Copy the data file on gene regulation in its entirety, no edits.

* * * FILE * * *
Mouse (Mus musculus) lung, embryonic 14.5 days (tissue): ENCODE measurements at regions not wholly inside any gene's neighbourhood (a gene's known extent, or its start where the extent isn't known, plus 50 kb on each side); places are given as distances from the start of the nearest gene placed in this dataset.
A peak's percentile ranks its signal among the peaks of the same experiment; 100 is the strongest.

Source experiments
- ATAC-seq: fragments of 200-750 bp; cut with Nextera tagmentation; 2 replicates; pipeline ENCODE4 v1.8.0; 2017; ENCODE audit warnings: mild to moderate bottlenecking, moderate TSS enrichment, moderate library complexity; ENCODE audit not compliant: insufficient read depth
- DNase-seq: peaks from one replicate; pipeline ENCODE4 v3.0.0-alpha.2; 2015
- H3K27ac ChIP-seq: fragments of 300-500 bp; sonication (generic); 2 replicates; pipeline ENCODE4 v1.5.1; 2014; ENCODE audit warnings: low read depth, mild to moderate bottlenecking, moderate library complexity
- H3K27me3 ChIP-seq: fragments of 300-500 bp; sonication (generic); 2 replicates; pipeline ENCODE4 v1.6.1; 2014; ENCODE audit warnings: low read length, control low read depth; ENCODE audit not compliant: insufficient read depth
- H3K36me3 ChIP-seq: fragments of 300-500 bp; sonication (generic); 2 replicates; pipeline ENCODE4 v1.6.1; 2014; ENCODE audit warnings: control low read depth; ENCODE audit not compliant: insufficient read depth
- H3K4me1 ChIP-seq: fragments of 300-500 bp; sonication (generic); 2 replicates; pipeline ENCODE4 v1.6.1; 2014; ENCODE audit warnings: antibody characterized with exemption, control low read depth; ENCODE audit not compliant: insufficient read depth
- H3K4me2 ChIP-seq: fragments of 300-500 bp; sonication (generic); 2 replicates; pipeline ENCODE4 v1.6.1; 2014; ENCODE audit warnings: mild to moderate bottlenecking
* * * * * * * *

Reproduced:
Mouse (Mus musculus) lung, embryonic 14.5 days (tissue): ENCODE measurements at regions not wholly inside any gene's neighbourhood (a gene's known extent, or its start where the extent isn't known, plus 50 kb on each side); places are given as distances from the start of the nearest gene placed in this dataset.
A peak's percentile ranks its signal among the peaks of the same experiment; 100 is the strongest.

Source experiments
- ATAC-seq: fragments of 200-750 bp; cut with Nextera tagmentation; 2 replicates; pipeline ENCODE4 v1.8.0; 2017; ENCODE audit warnings: mild to moderate bottlenecking, moderate TSS enrichment, moderate library complexity; ENCODE audit not compliant: insufficient read depth
- DNase-seq: peaks from one replicate; pipeline ENCODE4 v3.0.0-alpha.2; 2015
- H3K27ac ChIP-seq: fragments of 300-500 bp; sonication (generic); 2 replicates; pipeline ENCODE4 v1.5.1; 2014; ENCODE audit warnings: low read depth, mild to moderate bottlenecking, moderate library complexity
- H3K27me3 ChIP-seq: fragments of 300-500 bp; sonication (generic); 2 replicates; pipeline ENCODE4 v1.6.1; 2014; ENCODE audit warnings: low read length, control low read depth; ENCODE audit not compliant: insufficient read depth
- H3K36me3 ChIP-seq: fragments of 300-500 bp; sonication (generic); 2 replicates; pipeline ENCODE4 v1.6.1; 2014; ENCODE audit warnings: control low read depth; ENCODE audit not compliant: insufficient read depth
- H3K4me1 ChIP-seq: fragments of 300-500 bp; sonication (generic); 2 replicates; pipeline ENCODE4 v1.6.1; 2014; ENCODE audit warnings: antibody characterized with exemption, control low read depth; ENCODE audit not compliant: insufficient read depth
- H3K4me2 ChIP-seq: fragments of 300-500 bp; sonication (generic); 2 replicates; pipeline ENCODE4 v1.6.1; 2014; ENCODE audit warnings: mild to moderate bottlenecking